We used 11 μL of RNA as template for reverse transcription using Invitrogen SuperScript IV reverse transcription and random hexamers (both ThermoFisher Scientific). We performed whole-genome amplification of the coronavirus with an Artic_nCov-2019_V3 panel of primers (Integrated DNA Technologies, Inc., https://www.idtdna.com) (https://artic.network/ncov-2019) and Q5 Hot Start DNA polymerase (New England Biolabs, https://www.neb.com). We prepared libraries by using the Nextera DNA Flex Library Preparation Kit (Illumina, https://www.illumina.com), following the manufacturer’s instructions.
Libraries were quantified with a Quantus Fluorometer (Promega, https://www.promega.com) before being pooled at equimolar concentrations (4 nM). We then sequenced them in pools of <17 libraries on the Miseq system (Illumina Inc.) with the MiSeq Reagent Micro kit version 2 (2×151 bp) or in pools of <96 libraries with the MiSeq Reagent (2×201 bp).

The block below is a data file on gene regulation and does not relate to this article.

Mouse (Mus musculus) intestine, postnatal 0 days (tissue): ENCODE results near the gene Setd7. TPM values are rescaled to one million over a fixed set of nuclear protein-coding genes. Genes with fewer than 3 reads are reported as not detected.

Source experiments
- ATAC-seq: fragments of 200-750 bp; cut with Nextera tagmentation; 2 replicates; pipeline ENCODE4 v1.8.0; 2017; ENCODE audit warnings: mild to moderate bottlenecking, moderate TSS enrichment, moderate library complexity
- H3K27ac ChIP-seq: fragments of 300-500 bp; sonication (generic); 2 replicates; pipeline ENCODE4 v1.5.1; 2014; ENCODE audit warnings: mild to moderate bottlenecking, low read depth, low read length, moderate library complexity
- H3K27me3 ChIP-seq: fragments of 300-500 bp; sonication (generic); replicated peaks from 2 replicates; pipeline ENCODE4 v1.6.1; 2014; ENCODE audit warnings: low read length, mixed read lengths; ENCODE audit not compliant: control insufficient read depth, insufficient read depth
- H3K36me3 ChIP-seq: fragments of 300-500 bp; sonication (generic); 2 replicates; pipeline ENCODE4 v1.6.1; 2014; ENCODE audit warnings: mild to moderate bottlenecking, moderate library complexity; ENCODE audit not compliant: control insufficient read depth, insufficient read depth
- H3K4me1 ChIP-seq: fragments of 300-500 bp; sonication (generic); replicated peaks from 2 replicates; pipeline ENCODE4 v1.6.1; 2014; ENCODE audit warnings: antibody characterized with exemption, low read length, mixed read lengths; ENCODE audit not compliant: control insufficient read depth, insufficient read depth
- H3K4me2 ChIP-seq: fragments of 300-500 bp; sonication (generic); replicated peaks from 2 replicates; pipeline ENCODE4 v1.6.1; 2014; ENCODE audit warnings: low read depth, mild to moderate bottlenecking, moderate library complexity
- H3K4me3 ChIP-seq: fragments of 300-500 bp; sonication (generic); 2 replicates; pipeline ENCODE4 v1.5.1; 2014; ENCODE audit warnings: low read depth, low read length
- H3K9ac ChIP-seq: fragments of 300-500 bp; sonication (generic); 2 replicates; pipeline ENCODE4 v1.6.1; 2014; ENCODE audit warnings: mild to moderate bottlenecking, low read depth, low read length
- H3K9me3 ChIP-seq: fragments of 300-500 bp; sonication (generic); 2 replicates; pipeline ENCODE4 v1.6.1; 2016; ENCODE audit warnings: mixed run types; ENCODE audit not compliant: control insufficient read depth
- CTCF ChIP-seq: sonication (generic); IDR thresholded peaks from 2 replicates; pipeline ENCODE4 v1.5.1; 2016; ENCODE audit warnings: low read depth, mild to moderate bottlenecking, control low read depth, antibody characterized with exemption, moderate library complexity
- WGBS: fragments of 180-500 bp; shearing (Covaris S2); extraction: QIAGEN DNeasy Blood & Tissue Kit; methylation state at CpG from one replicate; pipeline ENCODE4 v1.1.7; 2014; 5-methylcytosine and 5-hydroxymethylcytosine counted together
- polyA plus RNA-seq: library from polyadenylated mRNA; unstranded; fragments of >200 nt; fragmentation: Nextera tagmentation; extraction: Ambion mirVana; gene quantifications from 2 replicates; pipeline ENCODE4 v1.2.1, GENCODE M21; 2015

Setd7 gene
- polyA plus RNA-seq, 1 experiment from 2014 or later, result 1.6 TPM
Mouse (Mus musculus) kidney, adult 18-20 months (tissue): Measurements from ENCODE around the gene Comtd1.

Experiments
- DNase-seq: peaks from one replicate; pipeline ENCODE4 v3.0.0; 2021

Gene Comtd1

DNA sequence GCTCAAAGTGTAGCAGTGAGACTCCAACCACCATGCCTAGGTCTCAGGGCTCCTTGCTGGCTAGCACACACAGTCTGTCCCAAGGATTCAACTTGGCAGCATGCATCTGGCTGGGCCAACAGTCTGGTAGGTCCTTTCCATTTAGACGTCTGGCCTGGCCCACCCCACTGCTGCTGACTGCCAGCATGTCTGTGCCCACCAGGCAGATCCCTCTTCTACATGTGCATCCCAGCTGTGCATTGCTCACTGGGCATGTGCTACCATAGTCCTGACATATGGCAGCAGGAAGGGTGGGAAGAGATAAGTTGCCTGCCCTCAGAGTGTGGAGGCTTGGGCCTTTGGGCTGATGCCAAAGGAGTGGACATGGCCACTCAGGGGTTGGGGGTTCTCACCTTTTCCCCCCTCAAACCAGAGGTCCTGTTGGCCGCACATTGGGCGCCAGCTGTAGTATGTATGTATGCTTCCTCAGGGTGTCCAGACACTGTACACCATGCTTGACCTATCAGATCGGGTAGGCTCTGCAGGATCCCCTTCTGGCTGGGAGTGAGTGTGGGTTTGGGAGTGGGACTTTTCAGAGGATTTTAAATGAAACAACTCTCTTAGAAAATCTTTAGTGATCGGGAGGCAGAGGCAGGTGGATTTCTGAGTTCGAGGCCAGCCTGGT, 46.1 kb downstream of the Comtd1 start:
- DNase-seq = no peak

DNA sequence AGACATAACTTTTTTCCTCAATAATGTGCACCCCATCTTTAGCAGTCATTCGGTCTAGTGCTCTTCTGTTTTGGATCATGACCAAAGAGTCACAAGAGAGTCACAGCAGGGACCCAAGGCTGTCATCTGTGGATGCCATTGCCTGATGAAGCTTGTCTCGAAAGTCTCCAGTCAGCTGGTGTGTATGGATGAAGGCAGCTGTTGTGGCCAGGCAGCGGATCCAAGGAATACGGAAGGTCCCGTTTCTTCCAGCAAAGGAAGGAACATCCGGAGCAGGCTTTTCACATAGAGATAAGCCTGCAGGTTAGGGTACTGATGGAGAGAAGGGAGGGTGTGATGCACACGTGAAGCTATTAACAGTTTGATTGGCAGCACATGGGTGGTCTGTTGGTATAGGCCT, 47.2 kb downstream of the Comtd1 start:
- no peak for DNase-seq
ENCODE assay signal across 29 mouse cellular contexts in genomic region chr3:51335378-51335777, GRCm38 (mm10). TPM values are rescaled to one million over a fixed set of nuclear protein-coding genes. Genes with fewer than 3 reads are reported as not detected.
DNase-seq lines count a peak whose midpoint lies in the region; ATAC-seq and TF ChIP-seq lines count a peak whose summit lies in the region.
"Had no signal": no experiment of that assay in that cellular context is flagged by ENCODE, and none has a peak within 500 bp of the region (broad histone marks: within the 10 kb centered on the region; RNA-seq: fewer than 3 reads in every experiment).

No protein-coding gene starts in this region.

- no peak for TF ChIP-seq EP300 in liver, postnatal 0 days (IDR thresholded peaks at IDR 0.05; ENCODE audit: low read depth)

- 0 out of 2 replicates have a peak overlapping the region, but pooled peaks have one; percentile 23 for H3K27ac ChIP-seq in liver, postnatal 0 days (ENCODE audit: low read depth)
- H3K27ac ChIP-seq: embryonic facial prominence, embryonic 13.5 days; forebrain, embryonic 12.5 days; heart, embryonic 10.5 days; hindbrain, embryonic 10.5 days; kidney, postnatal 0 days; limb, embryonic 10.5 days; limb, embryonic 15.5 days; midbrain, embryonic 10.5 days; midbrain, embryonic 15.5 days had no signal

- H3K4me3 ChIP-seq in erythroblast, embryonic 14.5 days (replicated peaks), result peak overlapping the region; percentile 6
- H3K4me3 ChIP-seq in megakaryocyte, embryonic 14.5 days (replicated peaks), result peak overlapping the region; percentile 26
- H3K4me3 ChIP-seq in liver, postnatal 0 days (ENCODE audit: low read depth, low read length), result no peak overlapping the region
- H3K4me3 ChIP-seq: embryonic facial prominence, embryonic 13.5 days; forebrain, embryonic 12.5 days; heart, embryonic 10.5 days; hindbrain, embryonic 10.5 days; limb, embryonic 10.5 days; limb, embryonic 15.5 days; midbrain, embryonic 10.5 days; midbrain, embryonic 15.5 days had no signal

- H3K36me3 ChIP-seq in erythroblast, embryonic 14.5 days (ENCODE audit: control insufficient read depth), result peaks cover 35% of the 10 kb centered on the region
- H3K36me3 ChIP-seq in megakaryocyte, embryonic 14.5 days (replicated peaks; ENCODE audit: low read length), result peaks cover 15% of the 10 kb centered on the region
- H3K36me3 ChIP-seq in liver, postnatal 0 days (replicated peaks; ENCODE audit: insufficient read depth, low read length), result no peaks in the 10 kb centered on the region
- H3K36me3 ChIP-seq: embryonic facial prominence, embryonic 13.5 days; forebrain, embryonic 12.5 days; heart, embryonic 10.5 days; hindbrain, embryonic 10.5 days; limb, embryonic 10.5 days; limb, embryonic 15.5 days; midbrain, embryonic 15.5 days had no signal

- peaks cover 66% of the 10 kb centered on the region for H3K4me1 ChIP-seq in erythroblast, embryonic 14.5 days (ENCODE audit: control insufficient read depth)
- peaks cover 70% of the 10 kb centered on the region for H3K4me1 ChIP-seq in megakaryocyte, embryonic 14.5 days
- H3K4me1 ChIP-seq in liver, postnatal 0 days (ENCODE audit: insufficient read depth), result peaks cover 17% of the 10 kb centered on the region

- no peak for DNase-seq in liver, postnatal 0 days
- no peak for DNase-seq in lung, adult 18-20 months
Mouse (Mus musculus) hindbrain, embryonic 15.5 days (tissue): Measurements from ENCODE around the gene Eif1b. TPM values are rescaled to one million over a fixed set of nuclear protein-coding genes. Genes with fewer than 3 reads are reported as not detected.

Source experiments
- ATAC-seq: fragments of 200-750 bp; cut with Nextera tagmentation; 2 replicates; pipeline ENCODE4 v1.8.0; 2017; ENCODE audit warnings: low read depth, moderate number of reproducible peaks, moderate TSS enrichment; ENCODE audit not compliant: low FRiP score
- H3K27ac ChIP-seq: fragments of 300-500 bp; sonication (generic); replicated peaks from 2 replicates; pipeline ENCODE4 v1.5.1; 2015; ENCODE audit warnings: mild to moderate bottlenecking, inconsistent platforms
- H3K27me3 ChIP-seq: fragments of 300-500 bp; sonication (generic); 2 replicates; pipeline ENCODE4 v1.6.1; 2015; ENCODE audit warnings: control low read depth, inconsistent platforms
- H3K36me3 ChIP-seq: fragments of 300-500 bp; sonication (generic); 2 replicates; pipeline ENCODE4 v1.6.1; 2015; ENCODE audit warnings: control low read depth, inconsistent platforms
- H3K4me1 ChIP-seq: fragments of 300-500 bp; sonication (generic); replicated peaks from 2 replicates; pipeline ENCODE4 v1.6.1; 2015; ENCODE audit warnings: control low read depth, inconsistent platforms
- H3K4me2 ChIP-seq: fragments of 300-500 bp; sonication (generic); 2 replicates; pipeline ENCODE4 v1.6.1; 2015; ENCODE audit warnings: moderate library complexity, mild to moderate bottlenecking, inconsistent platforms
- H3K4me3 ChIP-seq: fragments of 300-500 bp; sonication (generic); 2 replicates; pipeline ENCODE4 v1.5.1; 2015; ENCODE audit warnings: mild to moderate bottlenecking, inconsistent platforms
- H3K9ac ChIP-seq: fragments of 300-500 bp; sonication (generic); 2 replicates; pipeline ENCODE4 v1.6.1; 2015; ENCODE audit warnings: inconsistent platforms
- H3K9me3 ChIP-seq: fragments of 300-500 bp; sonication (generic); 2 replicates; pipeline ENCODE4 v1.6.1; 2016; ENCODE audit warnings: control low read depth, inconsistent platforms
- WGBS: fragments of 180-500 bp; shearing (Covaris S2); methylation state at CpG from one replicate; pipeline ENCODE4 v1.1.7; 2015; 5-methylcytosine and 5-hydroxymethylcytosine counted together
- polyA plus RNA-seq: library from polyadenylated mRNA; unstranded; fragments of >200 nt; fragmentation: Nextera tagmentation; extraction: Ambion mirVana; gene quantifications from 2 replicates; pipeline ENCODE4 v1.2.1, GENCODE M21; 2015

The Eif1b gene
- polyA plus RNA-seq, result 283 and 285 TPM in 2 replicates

Sequences above the GISAID thresholds were deposited at GISAID (https://www.gisaid.org; Appendix 1 Table). An in-house analysis pipeline was applied on the sequencing reads (https://github.com/pedroscampoy/covid_multianalysis). In brief, the pipeline involves the following 4 steps: 1) removal of human reads with Kraken (11); 2) preprocessing and quality assessment of fastq files using fastp version 0.20.1 (12) (arguments: –cut tail, –cut-window-size, –cut-mean-quality, –max_len1, –max_len2) and fastQC version 0.11.9 (https://www.bioinformatics.babraham.ac.uk/projects/fastqc); 3) mapping with BWA version 0.7.17 (13) and variant calling using IVAR v1.2.3 (14), using the Wuhan-1 SARS-CoV-2 sequence (GenBank accession no. NC_045512.2) as reference; and 4) calibration of occasional low coverage positions using joint variant calling. When necessary, we analyzed informative noncovered positions by standard Sanger sequencing by using the corresponding flanking primers from the ARTIC set.